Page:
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ECG Cases 50 – STEMI: A Failed Paradigm, Enter Occlusion MI

Emergency Medicine Cases

Jesse McLaren illustrates the paradigm shift from STEMI to Occlusion MI (OMI) through 9 cases, and drives home the points that if there is STEMI criteria, consider false positives (eg. secondary and proportional to LVH or BER); if there is no STEMI criteria, consider false negatives and look for other signs of occlusion (eg.

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EM Quick Hits 57 – HIV Diagnosis, Failed Paradigm of STEMI Criteria, Poisoned Patient Airway Management, Spontaneous Bacterial Peritonitis, DIY Investments

Emergency Medicine Cases

To support EM Cases, please consider a donation here: [link] The post EM Quick Hits 57 – HIV Diagnosis, Failed Paradigm of STEMI Criteria, Poisoned Patient Airway Management, Spontaneous Bacterial Peritonitis, DIY Investments appeared first on Emergency Medicine Cases.

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ECG Cases 41 – STEMI, Occlusion MI Complications

Emergency Medicine Cases

How can we use the awareness of complications to identify false positive STEMI and Occlusion MI that doesn’t meet classic STEMI criteria, and consider specific treatment? The post ECG Cases 41 – STEMI, Occlusion MI Complications appeared first on Emergency Medicine Cases.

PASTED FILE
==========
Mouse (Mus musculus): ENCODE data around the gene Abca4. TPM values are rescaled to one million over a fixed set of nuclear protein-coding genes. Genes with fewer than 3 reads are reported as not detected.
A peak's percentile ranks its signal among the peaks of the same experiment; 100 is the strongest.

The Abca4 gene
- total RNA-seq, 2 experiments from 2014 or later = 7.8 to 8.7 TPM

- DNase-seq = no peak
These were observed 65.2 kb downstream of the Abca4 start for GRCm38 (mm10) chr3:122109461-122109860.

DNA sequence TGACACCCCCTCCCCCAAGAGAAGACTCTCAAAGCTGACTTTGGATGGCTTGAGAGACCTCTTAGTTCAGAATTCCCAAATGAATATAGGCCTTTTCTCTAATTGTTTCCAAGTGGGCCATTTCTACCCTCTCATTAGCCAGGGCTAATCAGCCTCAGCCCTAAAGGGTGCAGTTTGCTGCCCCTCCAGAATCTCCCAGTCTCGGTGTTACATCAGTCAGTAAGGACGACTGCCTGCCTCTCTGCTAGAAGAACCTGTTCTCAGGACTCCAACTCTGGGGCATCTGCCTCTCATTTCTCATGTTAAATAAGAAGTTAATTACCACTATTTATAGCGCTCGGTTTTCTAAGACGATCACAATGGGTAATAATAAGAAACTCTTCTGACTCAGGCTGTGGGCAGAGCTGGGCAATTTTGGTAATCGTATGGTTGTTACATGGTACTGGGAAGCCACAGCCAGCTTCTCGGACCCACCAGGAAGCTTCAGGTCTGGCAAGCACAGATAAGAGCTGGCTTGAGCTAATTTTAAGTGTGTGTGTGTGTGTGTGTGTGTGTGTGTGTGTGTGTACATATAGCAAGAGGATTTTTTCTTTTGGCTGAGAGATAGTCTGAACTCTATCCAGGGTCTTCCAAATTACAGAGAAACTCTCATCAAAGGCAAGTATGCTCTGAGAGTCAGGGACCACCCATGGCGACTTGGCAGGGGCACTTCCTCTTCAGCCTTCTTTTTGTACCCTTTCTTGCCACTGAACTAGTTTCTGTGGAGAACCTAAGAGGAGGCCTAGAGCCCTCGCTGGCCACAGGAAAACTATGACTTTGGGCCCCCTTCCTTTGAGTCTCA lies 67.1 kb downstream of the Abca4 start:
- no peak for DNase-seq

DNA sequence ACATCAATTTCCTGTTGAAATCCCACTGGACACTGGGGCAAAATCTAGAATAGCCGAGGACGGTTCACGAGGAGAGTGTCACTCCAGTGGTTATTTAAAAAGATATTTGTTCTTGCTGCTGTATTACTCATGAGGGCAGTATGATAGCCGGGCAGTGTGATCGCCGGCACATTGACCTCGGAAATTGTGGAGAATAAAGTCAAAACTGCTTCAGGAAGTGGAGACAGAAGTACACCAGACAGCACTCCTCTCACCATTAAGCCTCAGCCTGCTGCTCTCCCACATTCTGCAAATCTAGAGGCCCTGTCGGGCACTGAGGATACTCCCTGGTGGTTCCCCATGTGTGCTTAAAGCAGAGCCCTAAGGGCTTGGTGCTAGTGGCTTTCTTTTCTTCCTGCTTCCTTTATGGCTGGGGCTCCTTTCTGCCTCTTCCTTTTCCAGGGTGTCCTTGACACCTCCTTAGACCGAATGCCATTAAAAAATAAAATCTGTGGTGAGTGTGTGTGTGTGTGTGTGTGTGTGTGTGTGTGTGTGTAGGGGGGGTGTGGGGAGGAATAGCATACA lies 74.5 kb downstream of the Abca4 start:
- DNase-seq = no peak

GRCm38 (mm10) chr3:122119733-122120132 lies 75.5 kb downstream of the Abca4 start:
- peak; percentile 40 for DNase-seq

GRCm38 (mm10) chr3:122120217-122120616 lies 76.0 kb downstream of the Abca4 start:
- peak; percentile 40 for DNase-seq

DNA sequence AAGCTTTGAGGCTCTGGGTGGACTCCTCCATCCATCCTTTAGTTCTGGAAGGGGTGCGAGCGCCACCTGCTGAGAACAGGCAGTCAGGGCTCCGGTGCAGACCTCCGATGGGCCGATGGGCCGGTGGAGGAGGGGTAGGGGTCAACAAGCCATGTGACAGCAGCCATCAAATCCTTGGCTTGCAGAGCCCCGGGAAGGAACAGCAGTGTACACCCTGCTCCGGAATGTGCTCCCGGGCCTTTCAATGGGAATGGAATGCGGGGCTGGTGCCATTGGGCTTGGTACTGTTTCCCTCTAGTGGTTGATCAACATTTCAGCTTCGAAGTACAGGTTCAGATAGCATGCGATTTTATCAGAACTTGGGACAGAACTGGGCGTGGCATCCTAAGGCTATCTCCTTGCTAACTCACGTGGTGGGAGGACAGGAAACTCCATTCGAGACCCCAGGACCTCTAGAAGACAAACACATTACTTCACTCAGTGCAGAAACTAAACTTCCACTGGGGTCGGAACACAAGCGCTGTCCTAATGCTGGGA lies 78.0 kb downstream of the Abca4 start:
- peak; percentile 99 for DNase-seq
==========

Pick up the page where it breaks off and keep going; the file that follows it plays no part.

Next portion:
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ECG Cases 39 – Transient STEMI Pitfalls and Pearls

Emergency Medicine Cases

In this ECG Cases blog we look at 9 patients with possible transient STEMI and discuss pitfalls and pearls in ECG interpretation and management. The post ECG Cases 39 – Transient STEMI Pitfalls and Pearls appeared first on Emergency Medicine Cases.

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ECG Pointers: STEMI Equivalents from the American College of Cardiology

EMDocs

Traditionally, emergency providers looked for signs of ST-segment elevation myocardial infarction (STEMI) to indicate the need for intervention. Emergency physicians have recognized for some time that there are many occlusions of the coronary arteries that do not present with classic STEMI criteria on the ECG.

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ECG Cases 42 – Approach to ECG Interpretation in Patients with Chest Pain: OMI, False Positive & Negative STEMI & Other Causes

Emergency Medicine Cases

In this ECG Cases blog we look at 10 cases of patients with chest pain, including false positive STEMI, false negative STEMI, and other causes to help hone your ECG interpretation skills in time-sensitive cases where those very ECG skills might save a life.

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STREAM-2: Half-Dose Tenecteplase vs Primary PCI in Older Patients with STEMI?

REBEL EM

Background: Primary PCI is the recommended reperfusion strategy in patients with STEMI and should be initiated within 2 hours after first medical contact. In non-PCI-capable hospitals this goal is not always achievable due to delays in transfer. In these cases, thrombolysis is recommended to improve morbidity and mortality. Primary PCI: 95.7%

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